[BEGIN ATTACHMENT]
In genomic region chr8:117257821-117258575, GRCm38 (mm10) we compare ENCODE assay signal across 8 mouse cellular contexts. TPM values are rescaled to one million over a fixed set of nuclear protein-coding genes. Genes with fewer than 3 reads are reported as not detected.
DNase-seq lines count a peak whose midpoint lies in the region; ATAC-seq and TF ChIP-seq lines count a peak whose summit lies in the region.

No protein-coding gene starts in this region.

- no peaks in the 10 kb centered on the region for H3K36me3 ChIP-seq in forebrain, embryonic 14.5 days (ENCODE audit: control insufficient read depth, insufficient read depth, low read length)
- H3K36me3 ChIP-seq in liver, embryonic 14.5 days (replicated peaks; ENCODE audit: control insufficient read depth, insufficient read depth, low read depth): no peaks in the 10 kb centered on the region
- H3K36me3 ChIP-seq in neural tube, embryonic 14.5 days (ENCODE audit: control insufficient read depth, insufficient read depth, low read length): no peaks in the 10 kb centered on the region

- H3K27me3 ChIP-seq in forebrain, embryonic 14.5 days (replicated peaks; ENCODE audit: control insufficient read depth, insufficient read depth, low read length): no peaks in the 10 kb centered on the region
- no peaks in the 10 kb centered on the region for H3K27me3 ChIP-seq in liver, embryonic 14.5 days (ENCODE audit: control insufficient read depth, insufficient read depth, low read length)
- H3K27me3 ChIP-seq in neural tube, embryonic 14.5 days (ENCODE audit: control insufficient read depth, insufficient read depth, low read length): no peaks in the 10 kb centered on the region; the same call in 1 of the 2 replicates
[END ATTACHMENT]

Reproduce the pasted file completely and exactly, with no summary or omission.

In genomic region chr8:117257821-117258575, GRCm38 (mm10) we compare ENCODE assay signal across 8 mouse cellular contexts. TPM values are rescaled to one million over a fixed set of nuclear protein-coding genes. Genes with fewer than 3 reads are reported as not detected.
DNase-seq lines count a peak whose midpoint lies in the region; ATAC-seq and TF ChIP-seq lines count a peak whose summit lies in the region.

No protein-coding gene starts in this region.

- no peaks in the 10 kb centered on the region for H3K36me3 ChIP-seq in forebrain, embryonic 14.5 days (ENCODE audit: control insufficient read depth, insufficient read depth, low read length)
- H3K36me3 ChIP-seq in liver, embryonic 14.5 days (replicated peaks; ENCODE audit: control insufficient read depth, insufficient read depth, low read depth): no peaks in the 10 kb centered on the region
- H3K36me3 ChIP-seq in neural tube, embryonic 14.5 days (ENCODE audit: control insufficient read depth, insufficient read depth, low read length): no peaks in the 10 kb centered on the region

- H3K27me3 ChIP-seq in forebrain, embryonic 14.5 days (replicated peaks; ENCODE audit: control insufficient read depth, insufficient read depth, low read length): no peaks in the 10 kb centered on the region
- no peaks in the 10 kb centered on the region for H3K27me3 ChIP-seq in liver, embryonic 14.5 days (ENCODE audit: control insufficient read depth, insufficient read depth, low read length)
- H3K27me3 ChIP-seq in neural tube, embryonic 14.5 days (ENCODE audit: control insufficient read depth, insufficient read depth, low read length): no peaks in the 10 kb centered on the region; the same call in 1 of the 2 replicates